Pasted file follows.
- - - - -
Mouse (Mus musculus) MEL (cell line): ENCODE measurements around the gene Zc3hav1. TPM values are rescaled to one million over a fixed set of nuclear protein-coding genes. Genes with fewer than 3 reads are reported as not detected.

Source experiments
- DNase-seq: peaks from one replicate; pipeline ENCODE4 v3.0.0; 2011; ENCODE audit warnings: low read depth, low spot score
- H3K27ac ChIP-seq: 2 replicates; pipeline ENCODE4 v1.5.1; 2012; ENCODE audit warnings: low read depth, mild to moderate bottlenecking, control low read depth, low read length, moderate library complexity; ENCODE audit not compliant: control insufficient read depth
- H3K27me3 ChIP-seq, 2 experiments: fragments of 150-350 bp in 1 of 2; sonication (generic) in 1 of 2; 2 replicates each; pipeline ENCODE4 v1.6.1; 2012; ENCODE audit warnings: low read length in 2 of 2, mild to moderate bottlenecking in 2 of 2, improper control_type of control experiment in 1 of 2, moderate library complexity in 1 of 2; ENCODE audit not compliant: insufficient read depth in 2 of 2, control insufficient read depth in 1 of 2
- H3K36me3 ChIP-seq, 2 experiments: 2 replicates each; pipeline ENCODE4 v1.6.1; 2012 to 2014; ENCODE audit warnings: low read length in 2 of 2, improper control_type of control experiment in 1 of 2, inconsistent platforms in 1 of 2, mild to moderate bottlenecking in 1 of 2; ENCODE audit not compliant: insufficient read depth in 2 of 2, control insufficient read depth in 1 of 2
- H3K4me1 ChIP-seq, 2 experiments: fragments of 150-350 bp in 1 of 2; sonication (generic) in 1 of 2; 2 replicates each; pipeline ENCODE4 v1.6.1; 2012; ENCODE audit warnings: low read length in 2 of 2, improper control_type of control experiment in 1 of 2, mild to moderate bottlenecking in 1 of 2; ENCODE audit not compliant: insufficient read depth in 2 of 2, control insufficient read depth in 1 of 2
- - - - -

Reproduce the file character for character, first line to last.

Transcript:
Mouse (Mus musculus) MEL (cell line): ENCODE measurements around the gene Zc3hav1. TPM values are rescaled to one million over a fixed set of nuclear protein-coding genes. Genes with fewer than 3 reads are reported as not detected.

Source experiments
- DNase-seq: peaks from one replicate; pipeline ENCODE4 v3.0.0; 2011; ENCODE audit warnings: low read depth, low spot score
- H3K27ac ChIP-seq: 2 replicates; pipeline ENCODE4 v1.5.1; 2012; ENCODE audit warnings: low read depth, mild to moderate bottlenecking, control low read depth, low read length, moderate library complexity; ENCODE audit not compliant: control insufficient read depth
- H3K27me3 ChIP-seq, 2 experiments: fragments of 150-350 bp in 1 of 2; sonication (generic) in 1 of 2; 2 replicates each; pipeline ENCODE4 v1.6.1; 2012; ENCODE audit warnings: low read length in 2 of 2, mild to moderate bottlenecking in 2 of 2, improper control_type of control experiment in 1 of 2, moderate library complexity in 1 of 2; ENCODE audit not compliant: insufficient read depth in 2 of 2, control insufficient read depth in 1 of 2
- H3K36me3 ChIP-seq, 2 experiments: 2 replicates each; pipeline ENCODE4 v1.6.1; 2012 to 2014; ENCODE audit warnings: low read length in 2 of 2, improper control_type of control experiment in 1 of 2, inconsistent platforms in 1 of 2, mild to moderate bottlenecking in 1 of 2; ENCODE audit not compliant: insufficient read depth in 2 of 2, control insufficient read depth in 1 of 2
- H3K4me1 ChIP-seq, 2 experiments: fragments of 150-350 bp in 1 of 2; sonication (generic) in 1 of 2; 2 replicates each; pipeline ENCODE4 v1.6.1; 2012; ENCODE audit warnings: low read length in 2 of 2, improper control_type of control experiment in 1 of 2, mild to moderate bottlenecking in 1 of 2; ENCODE audit not compliant: insufficient read depth in 2 of 2, control insufficient read depth in 1 of 2